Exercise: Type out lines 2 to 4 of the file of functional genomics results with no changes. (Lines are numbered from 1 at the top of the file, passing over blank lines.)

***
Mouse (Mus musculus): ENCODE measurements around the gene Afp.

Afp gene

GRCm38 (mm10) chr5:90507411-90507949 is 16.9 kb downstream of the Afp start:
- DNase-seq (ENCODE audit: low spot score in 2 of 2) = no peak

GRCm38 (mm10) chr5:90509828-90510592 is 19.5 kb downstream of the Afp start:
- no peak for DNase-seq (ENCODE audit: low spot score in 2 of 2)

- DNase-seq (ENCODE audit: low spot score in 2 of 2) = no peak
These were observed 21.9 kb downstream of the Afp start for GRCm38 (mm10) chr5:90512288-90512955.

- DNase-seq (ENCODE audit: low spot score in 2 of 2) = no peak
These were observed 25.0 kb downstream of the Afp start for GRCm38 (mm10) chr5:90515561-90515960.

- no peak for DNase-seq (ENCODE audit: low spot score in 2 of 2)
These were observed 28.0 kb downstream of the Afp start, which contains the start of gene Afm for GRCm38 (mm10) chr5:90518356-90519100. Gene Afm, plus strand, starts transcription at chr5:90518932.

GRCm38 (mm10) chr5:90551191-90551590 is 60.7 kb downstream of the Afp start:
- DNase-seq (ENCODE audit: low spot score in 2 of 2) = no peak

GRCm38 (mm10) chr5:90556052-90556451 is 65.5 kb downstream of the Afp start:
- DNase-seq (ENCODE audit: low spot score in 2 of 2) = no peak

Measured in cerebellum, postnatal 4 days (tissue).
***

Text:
Afp gene

GRCm38 (mm10) chr5:90507411-90507949 is 16.9 kb downstream of the Afp start:
- DNase-seq (ENCODE audit: low spot score in 2 of 2) = no peak